Home page Jews in the Civil War Jews in the Wild West History of Palestine The Occident Virtual Library


332 Pennsylvania Ave. 

Washington, Dec. 13, 1861

My dear Sir,

You have no doubt rec'd my first letter in which I have the substance of my interview with the President. As he wished me to call again on the following day, I readily availed myself of his invitation but, much to my regret, he was unable to see me as he had important public business to transact with the Governor of Indiana and foreign ambassadors. He sent me, however, a note in which he states that "he is not forgetting my case and will lay it before the Cabinet today (Friday)." It may be some days before I know the result of their deliberations. At all events, I have succeeded in obtaining the favorable consideration of the President, which I entirely attribute to the excellent letters of introduction to him. All the public officers from the President down to the Members of Congress have so much to occupy their attention, that unless an extraordinary amount of political influence is brought to bear upon this, you may solicit for weeks an interview without obtaining it. Under the circumstances, I consider myself very fortunate in having accomplished so much in a few days.

I had yesterday a long conversation with the Hon. L.A. Conkling, M.C. on the same subject. He informed me that he had rec'd the petition of the Board of Delegates in reference to this matter, but, as no date was attached to the document, he sent it back to you, and would bring the matter up in the House of Representatives as soon as the petition is returned to him with the necessary addition of the date. I feel quite sure, that he will do his best to promote the object of the Board of Delegates.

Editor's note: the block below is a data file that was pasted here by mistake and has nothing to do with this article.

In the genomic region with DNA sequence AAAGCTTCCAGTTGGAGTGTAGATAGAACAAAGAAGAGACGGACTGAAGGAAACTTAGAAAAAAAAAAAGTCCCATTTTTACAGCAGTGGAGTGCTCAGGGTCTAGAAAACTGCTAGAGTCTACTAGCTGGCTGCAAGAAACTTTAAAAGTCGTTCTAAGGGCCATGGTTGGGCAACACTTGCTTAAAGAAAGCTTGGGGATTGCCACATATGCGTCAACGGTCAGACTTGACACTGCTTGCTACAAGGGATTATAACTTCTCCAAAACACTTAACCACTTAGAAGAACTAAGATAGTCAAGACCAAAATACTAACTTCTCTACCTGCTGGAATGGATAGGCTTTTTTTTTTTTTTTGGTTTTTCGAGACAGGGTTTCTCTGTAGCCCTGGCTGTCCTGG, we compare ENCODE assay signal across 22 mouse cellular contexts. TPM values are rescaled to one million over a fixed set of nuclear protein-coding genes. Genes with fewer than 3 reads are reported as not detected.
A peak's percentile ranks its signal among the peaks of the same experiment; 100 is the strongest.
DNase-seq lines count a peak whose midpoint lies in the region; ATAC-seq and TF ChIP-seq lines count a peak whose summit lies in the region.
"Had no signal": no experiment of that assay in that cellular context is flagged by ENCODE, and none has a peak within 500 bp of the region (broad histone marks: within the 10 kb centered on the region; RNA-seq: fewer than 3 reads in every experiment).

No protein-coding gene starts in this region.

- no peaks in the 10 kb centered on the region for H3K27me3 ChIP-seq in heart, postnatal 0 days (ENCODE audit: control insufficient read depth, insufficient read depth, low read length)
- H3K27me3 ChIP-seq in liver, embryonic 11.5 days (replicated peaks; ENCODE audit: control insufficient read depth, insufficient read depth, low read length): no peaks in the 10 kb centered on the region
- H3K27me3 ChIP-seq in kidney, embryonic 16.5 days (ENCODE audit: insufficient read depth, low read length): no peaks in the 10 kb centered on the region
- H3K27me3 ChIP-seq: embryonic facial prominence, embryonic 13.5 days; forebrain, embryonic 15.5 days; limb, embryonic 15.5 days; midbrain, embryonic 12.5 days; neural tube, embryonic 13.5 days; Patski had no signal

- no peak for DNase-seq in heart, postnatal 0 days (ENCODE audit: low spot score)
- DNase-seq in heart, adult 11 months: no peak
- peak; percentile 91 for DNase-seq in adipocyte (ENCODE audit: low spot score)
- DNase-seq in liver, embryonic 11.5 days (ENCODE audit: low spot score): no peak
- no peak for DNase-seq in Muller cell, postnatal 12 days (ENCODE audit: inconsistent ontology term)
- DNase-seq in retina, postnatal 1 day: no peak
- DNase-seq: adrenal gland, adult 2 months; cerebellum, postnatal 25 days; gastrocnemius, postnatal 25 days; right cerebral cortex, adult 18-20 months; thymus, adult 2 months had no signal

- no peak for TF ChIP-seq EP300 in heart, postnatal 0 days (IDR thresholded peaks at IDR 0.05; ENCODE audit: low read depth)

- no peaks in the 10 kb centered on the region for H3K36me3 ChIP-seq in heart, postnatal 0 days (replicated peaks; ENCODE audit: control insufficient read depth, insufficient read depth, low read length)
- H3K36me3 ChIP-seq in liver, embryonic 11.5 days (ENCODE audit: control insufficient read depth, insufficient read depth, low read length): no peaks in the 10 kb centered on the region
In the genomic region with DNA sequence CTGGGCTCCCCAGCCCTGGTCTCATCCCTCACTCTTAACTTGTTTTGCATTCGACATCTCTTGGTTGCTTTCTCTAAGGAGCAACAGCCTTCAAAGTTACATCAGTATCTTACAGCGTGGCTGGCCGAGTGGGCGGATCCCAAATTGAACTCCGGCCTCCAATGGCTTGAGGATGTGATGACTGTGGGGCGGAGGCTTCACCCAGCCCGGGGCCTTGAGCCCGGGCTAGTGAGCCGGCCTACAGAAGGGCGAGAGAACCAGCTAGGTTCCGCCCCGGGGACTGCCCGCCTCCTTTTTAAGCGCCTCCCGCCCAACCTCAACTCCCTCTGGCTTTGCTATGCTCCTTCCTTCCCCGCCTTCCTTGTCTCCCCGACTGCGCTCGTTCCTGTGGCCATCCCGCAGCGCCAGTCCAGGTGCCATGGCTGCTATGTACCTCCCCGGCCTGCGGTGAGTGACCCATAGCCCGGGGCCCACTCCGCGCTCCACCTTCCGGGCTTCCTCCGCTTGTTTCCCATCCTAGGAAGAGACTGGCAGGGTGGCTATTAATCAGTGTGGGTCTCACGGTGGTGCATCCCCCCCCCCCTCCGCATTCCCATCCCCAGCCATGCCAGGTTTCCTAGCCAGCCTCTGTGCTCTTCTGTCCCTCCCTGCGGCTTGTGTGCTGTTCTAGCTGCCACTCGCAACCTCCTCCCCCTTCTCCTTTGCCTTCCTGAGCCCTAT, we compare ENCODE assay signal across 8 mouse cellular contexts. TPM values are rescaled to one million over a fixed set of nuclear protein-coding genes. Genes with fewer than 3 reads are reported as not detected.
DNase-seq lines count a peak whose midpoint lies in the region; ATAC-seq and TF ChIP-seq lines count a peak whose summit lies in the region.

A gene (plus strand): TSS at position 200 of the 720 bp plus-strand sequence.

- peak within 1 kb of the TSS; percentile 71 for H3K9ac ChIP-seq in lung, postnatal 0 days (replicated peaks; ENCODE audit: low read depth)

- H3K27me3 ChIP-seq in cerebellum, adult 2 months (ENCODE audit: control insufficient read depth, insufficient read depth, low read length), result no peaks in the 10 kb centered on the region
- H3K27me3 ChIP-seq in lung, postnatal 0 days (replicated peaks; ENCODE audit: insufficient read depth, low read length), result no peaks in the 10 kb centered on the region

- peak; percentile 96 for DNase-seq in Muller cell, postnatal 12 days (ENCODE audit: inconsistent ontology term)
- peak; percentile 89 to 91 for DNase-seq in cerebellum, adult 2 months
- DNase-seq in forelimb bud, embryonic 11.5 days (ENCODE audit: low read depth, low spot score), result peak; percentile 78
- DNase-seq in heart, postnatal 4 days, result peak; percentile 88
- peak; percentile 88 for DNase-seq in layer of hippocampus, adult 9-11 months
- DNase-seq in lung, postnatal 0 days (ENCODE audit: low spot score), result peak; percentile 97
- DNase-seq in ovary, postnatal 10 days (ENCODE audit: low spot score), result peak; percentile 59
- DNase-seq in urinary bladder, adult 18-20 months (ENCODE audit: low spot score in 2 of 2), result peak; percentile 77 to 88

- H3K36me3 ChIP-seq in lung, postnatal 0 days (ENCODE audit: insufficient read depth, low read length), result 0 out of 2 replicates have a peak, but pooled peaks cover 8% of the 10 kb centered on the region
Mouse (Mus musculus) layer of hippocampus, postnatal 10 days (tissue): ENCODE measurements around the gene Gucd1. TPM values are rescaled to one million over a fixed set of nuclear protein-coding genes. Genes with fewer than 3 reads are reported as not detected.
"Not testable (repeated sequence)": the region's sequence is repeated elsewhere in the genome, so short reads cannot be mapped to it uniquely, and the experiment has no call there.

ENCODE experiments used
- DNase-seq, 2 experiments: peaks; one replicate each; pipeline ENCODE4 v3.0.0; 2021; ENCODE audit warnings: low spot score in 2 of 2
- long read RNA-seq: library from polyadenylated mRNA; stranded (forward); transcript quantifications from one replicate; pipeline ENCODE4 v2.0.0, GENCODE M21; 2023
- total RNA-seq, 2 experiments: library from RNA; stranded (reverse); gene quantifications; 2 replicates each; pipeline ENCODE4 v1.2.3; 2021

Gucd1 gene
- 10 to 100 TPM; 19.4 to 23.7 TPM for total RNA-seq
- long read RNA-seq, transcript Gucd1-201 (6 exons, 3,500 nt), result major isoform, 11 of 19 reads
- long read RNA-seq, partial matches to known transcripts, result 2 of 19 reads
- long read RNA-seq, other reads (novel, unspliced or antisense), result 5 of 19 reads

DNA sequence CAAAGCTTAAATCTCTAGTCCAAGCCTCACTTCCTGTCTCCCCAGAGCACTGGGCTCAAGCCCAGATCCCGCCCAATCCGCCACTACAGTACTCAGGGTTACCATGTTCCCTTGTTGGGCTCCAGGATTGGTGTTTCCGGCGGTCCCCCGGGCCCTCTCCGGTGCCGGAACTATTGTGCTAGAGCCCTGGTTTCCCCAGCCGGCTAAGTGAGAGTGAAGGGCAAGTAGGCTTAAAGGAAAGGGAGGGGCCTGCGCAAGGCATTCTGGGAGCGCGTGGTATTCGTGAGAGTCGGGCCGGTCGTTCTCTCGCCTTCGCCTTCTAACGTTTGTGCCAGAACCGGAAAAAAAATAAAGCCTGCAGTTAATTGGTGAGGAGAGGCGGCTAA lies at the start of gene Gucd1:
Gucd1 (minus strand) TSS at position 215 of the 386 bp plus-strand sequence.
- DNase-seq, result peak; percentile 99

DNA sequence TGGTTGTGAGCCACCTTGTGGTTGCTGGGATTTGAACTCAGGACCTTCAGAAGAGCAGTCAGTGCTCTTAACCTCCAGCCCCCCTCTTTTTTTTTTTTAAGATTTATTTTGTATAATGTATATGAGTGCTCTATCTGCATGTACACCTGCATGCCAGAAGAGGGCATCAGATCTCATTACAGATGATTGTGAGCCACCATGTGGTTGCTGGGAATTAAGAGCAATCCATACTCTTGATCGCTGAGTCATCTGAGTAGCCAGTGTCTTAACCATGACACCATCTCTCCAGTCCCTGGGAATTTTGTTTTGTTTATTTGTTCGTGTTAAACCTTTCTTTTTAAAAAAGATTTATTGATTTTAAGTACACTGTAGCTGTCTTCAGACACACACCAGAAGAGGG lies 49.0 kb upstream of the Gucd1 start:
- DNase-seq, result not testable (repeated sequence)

I found, of course, no difficulty in obtaining a Pass for the camps and hospitals. All the passes are limited to the day for which they are issued, as this would have been very inconvenient to me, I obtained a special pass for the month of December, which can be renewed ad infinitum. I lost no time in visiting the camps and hospitals, where several Jewish soldiers soon recognized me, and expressed great satisfaction at the object of my mission. I was yesterday beyond Forts Corcoran and Bunyon in Virginia, and will proceed next week to the front lines. Full particulars I will communicate to you, as soon as I shall have visited the leading camps and Hospitals in Virginia and Darmistown Rd. where Gen. Banks army is located.

I am staying at present at Brown's Hotel and am on the lookout for suitable lodgings, which, I regret to say, are very expensive; there are two Jewish lodging houses here, but the accomodations are not suitable, as I am anxious to be in a central locality for the various duties I may have to attend to. I will, therefore, take a bedroom in the southern part of the city, and take my meals in one of the Jewish boarding houses.

If you have anything to communicate to me, please send it to Messrs Philip & Solomons, 332 Pennsylvania Ave. Washington.

Believe me,

Very respectfully yrs

A. Fischel

Henry I. Hart, Esq., President of the Board of Delegates, New York

Fischel Letters